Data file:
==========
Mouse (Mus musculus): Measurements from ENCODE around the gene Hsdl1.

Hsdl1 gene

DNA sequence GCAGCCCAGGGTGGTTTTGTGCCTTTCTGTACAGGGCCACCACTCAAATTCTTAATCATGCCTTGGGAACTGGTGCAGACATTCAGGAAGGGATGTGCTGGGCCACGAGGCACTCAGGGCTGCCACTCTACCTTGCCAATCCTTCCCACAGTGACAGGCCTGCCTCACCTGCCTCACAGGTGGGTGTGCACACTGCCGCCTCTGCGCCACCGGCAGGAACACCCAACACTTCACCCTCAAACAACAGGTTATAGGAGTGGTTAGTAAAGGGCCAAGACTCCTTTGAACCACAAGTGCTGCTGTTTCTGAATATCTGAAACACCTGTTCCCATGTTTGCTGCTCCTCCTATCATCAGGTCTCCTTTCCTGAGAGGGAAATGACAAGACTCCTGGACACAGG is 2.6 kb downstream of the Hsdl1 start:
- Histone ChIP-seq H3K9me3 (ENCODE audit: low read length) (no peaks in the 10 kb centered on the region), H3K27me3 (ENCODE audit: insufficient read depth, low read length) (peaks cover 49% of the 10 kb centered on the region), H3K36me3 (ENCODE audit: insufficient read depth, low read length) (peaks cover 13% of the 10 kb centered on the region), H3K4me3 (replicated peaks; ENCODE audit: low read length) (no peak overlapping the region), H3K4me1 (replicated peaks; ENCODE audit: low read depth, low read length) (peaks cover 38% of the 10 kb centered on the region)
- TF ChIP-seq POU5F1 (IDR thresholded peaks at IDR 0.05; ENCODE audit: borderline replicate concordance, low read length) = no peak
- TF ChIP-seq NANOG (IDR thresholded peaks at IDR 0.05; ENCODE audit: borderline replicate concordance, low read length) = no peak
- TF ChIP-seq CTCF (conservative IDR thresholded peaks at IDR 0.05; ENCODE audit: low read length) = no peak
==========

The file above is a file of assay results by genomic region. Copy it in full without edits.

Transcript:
Mouse (Mus musculus): Measurements from ENCODE around the gene Hsdl1.

Hsdl1 gene

DNA sequence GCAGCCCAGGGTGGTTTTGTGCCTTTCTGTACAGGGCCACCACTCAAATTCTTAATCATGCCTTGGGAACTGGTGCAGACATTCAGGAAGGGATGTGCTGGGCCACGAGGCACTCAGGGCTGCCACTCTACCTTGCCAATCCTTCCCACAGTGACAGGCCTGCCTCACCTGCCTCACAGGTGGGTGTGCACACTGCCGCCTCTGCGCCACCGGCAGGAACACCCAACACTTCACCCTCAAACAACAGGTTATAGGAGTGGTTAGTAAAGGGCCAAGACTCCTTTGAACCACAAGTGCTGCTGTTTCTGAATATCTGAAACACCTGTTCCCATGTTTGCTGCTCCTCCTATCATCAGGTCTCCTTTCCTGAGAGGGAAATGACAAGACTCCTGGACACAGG is 2.6 kb downstream of the Hsdl1 start:
- Histone ChIP-seq H3K9me3 (ENCODE audit: low read length) (no peaks in the 10 kb centered on the region), H3K27me3 (ENCODE audit: insufficient read depth, low read length) (peaks cover 49% of the 10 kb centered on the region), H3K36me3 (ENCODE audit: insufficient read depth, low read length) (peaks cover 13% of the 10 kb centered on the region), H3K4me3 (replicated peaks; ENCODE audit: low read length) (no peak overlapping the region), H3K4me1 (replicated peaks; ENCODE audit: low read depth, low read length) (peaks cover 38% of the 10 kb centered on the region)
- TF ChIP-seq POU5F1 (IDR thresholded peaks at IDR 0.05; ENCODE audit: borderline replicate concordance, low read length) = no peak
- TF ChIP-seq NANOG (IDR thresholded peaks at IDR 0.05; ENCODE audit: borderline replicate concordance, low read length) = no peak
- TF ChIP-seq CTCF (conservative IDR thresholded peaks at IDR 0.05; ENCODE audit: low read length) = no peak